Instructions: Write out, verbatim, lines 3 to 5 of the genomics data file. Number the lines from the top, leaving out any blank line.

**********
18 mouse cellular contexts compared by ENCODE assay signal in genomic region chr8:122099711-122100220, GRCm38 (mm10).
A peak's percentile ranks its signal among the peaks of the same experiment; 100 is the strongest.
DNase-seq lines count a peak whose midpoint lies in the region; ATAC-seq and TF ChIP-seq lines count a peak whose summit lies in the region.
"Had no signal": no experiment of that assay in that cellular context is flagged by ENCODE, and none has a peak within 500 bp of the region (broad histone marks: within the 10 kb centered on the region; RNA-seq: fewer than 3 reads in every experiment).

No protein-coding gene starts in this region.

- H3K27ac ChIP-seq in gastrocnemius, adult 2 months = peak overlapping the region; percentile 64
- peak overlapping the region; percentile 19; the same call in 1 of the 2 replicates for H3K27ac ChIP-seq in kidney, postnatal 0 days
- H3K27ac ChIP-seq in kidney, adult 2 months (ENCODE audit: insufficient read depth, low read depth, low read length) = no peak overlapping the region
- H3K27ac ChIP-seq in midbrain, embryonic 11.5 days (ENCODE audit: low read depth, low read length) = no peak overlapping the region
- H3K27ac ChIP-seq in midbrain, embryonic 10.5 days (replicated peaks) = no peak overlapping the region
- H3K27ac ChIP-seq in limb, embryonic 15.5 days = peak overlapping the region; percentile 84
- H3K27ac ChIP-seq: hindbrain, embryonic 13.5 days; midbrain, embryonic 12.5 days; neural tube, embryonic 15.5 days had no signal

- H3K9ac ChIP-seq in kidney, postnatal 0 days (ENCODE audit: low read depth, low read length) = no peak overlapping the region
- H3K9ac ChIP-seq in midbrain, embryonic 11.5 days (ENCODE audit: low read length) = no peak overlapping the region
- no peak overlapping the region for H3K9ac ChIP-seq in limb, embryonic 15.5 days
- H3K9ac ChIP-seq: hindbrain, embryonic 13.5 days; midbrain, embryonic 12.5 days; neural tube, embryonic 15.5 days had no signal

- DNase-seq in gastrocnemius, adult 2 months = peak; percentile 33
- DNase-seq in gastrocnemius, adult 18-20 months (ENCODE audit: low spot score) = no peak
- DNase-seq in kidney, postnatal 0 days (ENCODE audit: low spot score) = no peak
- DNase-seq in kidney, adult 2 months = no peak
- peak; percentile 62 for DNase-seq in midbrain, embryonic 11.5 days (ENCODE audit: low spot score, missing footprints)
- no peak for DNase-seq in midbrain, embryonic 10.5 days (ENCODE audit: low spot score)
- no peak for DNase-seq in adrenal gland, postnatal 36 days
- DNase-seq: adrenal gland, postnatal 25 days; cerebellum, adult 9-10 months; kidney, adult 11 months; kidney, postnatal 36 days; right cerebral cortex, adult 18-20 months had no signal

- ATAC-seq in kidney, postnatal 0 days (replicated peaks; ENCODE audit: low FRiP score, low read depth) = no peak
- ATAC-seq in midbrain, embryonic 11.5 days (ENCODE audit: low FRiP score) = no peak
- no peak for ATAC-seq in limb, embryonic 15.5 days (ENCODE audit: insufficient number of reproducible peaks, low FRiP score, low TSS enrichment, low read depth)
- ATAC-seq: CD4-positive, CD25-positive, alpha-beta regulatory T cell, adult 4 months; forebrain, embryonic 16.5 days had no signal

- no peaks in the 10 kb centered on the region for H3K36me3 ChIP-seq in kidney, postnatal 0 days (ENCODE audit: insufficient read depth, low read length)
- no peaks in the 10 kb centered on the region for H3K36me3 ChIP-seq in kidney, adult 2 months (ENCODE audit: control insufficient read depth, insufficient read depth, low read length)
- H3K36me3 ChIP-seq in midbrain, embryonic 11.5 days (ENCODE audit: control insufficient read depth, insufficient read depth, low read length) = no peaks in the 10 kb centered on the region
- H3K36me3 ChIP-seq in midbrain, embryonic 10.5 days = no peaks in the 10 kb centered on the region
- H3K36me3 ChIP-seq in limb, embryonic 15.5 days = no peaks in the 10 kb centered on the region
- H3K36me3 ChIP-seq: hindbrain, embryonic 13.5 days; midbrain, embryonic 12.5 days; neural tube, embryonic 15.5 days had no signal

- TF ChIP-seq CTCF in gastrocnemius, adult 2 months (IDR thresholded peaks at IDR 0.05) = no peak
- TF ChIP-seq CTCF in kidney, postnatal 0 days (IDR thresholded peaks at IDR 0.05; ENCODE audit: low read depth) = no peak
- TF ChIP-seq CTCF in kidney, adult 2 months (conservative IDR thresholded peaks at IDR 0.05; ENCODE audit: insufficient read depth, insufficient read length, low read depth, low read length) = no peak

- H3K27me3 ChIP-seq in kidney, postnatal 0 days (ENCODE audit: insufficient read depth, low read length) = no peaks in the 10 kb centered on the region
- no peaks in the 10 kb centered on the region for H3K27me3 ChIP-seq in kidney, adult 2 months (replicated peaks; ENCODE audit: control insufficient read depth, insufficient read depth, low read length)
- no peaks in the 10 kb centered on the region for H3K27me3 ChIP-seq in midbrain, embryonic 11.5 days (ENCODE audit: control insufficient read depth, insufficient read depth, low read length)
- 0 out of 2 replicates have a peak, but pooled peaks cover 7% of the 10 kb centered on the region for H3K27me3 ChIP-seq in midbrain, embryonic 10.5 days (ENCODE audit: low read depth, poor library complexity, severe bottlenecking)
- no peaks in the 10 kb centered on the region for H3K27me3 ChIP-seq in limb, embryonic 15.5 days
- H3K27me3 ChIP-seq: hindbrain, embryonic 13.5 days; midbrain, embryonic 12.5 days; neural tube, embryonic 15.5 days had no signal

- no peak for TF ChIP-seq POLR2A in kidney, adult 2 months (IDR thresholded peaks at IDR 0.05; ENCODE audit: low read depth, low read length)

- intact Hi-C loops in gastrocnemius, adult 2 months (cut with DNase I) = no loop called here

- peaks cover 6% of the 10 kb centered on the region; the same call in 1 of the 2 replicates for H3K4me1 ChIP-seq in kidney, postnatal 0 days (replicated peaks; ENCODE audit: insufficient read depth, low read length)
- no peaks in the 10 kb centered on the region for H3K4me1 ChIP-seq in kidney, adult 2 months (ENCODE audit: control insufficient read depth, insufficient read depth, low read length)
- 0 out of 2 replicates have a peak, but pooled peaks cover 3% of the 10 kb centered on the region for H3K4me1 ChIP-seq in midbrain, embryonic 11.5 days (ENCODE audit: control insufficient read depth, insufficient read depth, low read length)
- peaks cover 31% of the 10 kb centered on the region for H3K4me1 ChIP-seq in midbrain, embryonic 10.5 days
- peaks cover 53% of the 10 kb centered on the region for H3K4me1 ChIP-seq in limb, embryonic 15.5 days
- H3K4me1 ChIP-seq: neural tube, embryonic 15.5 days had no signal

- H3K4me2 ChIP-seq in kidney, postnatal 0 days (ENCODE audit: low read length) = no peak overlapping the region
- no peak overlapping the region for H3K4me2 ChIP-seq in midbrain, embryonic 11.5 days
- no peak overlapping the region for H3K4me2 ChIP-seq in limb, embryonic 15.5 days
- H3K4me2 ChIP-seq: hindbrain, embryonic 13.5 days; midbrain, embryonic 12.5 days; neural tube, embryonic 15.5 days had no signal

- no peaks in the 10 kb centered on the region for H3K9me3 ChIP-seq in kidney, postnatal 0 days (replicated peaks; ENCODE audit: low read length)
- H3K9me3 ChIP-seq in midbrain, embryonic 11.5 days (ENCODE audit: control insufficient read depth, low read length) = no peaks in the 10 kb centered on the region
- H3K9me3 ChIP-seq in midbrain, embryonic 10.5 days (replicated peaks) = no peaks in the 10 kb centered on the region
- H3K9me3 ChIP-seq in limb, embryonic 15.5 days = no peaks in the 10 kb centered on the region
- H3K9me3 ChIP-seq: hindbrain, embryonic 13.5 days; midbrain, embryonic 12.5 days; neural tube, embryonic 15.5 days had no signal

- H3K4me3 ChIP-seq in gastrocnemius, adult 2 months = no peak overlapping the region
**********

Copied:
DNase-seq lines count a peak whose midpoint lies in the region; ATAC-seq and TF ChIP-seq lines count a peak whose summit lies in the region.
"Had no signal": no experiment of that assay in that cellular context is flagged by ENCODE, and none has a peak within 500 bp of the region (broad histone marks: within the 10 kb centered on the region; RNA-seq: fewer than 3 reads in every experiment).

No protein-coding gene starts in this region.